At the very end of the nineteenth century, influential families from Mexico and from overseas “discovered” Lake Chapala. For several years, Mexico’s then president, Porfirio Díaz, made annual trips to vacation at the lake. As the twentieth century progressed, the area attracted increasing numbers of authors, poets and artists, many of them from abroad, including such greats as D.H. Lawrence, Tennessee Williams, Witter Bynner, Charles Pollock and Sylvia Fein. (To discover more of the literary and artistic characters associated with Lake Chapala, please see this on-going series of mini-biographies.)

Today, it is the single largest retirement community of Americans anywhere outside of the USA.

Is this enough to qualify Lake Chapala for World Heritage status? I don’t know, but it certainly seems worth a shot!

Posts related to Lake Chapala:

Tourism in the Lake Chapala (Ajijic, Chapala, Jocotepec) and the Lerma-Chapala basin:

Want to read more?

For general introduction and background to this area, see the first eight chapters of my Western Mexico: A Traveler’s Treasury (4th ed, 2013). In the words of Dale Palfrey, reviewing the book for the Guadalajara Reporter, “First published in 1993, the revised and expanded fourth edition of “Western Mexico”… opens with what qualifies as the most comprehensive guide to the Lake Chapala region available in English.“

For a more in-depth account of the history of the Lake Chapala region up to 1910, see my Lake Chapala Through the Ages, an anthology of travelers’ tales. It features informative extracts from more than fifty original sources, linked by explanatory text and comments, together with brief biographies of the writers of each extract. They include some truly fascinating characters… see for yourself!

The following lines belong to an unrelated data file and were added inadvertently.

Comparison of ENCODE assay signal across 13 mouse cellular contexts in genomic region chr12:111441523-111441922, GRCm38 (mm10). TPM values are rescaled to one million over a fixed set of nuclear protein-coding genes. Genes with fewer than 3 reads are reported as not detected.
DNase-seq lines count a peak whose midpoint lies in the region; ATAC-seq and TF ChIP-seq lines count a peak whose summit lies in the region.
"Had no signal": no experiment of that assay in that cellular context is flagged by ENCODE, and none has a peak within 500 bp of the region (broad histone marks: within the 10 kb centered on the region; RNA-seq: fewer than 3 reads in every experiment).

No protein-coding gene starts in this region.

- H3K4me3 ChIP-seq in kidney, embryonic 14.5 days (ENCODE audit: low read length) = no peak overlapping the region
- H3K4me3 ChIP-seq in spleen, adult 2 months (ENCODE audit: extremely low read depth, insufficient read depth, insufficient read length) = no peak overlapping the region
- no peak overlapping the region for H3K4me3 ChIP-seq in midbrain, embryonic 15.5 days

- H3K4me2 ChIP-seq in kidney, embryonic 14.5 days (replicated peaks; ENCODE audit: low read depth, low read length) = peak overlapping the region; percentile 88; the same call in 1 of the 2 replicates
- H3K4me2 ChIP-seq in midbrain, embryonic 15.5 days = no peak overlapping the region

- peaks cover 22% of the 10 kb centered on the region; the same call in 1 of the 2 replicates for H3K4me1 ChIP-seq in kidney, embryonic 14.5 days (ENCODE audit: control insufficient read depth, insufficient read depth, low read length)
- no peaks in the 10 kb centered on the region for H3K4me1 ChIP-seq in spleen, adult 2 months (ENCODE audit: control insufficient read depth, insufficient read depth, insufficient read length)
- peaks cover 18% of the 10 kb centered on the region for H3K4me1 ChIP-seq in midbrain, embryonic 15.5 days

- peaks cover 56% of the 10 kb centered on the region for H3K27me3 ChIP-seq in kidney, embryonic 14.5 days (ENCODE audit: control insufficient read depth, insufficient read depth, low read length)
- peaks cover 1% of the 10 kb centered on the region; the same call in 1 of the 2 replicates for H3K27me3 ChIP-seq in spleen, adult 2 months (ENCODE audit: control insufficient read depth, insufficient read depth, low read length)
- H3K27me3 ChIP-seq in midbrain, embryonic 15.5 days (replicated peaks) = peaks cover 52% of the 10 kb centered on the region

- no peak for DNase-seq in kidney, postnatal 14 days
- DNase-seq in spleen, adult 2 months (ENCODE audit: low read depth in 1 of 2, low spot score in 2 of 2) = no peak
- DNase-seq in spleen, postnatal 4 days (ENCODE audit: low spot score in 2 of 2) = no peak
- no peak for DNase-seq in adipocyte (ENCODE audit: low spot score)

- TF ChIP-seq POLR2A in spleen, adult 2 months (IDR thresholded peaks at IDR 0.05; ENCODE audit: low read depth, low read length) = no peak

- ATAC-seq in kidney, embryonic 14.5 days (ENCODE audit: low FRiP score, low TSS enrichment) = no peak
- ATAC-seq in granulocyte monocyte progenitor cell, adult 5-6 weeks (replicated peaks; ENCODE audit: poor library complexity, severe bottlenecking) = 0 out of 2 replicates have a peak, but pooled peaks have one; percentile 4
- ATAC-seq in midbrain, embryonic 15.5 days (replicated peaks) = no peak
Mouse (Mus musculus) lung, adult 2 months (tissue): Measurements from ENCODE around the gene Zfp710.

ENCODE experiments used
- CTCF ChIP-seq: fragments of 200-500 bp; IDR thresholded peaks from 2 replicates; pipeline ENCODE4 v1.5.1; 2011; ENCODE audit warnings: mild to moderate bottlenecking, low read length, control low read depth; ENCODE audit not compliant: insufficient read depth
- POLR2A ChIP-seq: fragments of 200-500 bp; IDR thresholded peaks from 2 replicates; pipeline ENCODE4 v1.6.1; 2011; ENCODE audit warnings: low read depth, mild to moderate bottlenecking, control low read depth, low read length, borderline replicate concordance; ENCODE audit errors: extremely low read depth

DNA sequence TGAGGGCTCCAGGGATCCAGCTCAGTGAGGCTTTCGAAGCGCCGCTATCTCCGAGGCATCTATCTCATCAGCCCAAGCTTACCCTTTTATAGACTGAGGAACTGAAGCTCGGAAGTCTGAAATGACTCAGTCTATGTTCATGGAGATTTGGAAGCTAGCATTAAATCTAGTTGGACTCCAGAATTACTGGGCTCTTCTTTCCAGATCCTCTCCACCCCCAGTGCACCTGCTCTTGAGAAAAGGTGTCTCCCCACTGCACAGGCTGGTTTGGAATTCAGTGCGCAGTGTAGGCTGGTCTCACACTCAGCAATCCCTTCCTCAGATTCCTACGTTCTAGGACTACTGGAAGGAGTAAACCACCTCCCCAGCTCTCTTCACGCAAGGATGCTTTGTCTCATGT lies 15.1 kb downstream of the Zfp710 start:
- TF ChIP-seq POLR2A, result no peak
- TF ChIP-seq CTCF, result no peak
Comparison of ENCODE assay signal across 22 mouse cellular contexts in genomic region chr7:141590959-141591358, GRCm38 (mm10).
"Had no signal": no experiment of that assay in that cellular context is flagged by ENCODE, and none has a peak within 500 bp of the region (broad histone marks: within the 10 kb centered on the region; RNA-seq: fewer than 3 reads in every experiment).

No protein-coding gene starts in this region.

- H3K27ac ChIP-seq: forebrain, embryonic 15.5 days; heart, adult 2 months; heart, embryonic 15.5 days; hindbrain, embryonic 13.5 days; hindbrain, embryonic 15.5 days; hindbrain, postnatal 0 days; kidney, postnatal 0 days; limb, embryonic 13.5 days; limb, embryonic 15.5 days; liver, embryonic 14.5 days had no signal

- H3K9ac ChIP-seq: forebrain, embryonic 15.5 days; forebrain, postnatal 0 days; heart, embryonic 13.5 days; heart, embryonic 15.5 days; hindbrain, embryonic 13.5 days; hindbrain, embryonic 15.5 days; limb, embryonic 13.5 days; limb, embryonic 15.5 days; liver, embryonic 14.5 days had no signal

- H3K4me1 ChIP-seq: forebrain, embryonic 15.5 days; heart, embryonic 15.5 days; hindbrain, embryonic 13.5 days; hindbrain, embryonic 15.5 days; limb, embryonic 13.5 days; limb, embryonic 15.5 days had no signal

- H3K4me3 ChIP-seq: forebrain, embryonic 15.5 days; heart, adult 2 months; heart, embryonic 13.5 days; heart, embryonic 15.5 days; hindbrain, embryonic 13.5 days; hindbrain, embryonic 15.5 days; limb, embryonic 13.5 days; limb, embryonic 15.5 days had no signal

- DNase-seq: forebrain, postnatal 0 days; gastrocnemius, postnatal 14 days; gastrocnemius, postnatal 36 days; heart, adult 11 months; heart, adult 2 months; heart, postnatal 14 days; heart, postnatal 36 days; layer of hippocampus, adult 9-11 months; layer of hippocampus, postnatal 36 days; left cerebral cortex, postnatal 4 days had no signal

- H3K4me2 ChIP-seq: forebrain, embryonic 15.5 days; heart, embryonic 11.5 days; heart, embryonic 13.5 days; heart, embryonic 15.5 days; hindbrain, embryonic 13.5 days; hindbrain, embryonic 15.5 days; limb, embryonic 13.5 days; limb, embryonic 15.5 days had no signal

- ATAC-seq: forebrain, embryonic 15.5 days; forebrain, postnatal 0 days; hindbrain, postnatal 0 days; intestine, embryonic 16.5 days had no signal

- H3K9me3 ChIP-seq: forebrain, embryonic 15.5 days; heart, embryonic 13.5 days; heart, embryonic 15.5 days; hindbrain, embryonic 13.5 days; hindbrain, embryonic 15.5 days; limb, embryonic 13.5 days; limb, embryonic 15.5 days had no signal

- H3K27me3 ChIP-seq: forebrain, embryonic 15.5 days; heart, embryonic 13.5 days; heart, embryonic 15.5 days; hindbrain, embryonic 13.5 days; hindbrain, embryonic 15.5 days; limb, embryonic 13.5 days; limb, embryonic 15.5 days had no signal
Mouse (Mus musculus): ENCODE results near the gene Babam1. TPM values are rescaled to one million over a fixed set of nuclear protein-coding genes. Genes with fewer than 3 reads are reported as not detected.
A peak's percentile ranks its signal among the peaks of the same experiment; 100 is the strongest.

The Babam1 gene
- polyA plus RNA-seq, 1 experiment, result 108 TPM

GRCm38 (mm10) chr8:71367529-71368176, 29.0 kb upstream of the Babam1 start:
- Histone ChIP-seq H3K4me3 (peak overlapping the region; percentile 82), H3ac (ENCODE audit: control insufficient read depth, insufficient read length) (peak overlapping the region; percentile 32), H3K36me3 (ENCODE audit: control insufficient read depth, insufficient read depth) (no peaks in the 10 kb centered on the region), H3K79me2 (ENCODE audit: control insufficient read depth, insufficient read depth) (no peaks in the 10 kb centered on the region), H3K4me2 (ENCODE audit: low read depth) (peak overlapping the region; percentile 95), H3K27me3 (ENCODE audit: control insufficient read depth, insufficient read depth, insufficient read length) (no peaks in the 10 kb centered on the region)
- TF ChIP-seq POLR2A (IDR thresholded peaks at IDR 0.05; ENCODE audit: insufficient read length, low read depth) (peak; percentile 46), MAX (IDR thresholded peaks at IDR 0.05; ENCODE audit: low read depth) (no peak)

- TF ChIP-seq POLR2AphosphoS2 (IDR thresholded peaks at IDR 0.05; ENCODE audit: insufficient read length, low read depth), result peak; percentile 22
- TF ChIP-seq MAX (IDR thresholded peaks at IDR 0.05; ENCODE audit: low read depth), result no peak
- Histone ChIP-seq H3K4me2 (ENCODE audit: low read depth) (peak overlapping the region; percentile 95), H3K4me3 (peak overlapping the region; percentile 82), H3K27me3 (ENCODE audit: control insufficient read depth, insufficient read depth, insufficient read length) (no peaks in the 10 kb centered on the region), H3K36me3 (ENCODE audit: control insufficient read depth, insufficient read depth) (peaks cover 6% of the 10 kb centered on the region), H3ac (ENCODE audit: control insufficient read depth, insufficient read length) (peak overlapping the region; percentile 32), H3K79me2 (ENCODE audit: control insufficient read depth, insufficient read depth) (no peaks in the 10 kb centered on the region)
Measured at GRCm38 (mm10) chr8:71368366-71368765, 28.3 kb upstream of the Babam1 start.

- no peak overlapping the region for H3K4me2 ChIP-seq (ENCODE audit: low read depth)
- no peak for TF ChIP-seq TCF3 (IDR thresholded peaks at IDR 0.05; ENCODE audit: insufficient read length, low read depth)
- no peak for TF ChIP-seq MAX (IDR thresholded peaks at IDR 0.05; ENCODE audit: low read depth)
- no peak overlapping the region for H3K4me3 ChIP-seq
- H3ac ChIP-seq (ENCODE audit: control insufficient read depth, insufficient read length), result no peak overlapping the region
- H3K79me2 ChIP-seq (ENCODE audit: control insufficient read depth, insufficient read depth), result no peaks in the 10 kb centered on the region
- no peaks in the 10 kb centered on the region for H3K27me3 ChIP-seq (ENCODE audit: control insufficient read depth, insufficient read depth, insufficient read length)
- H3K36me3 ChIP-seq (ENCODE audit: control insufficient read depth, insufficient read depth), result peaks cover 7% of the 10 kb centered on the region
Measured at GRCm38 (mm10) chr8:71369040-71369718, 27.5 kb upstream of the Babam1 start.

Both books are available as regular print books, or in Kindle and Kobo editions.

How can tourism perception be assessed? A case study using the Lerma-Chapala drainage basin

 Books and resources, Teaching ideas  Comments Off on How can tourism perception be assessed? A case study using the Lerma-Chapala drainage basin
Aug 282014
 

In numerous previous posts, we have looked at the importance of tourism in Mexico, and have examined its impacts at different scales, from the national/international scale at one extreme to the single resort scale at the other:

National scale:

Sub-national regional scale:

Single resort scale

We have also considered the way in which the characteristics of tourism in a resort change over time:

Attempting to quantify the importance or impacts of tourism, beneficial or otherwise, is fraught with methodological difficulties. The number of hotel rooms in different cities is often used as a proxy measure of the relative importance of tourism in different communities, but looking only at tourist capacity “masks  the fact that hotels are rarely full. In 2007, the national occupancy rate was 54.8%. Traditional beach resorts such as Acapulco, Mazatlán and Puerto Vallarta had an occupancy rate of 52.2%, compared to 68.1% for modern, planned mega-resorts like Cancún and Los Cabos. The occupancy rate in the large cities—Guadalajara, Mexico City and Monterrey—was 55.0%, well ahead of the 47.2% for other interior cities.” (Geo-Mexico, p 134).

As in other branches of geography, it is not only the “reality” that matters, but also people’s perceptions of reality. Most decisions concerning location (such as where to live, the best place to start a new business. etc) are taken on imperfect or incomplete information; in other words, these decisions are based, at least to some extent, on perceptions.

In the case of tourism, it is the perception of visitors that matters. This is precisely why certain resorts gain a reputation as being “jet set” or the “in place” to vacation. The “in place” today is not going to be the “in place” in a few year’s time, since perceptions (and reality) change. Nowhere has this proved to be more true in Mexico than in the case of Acapulco.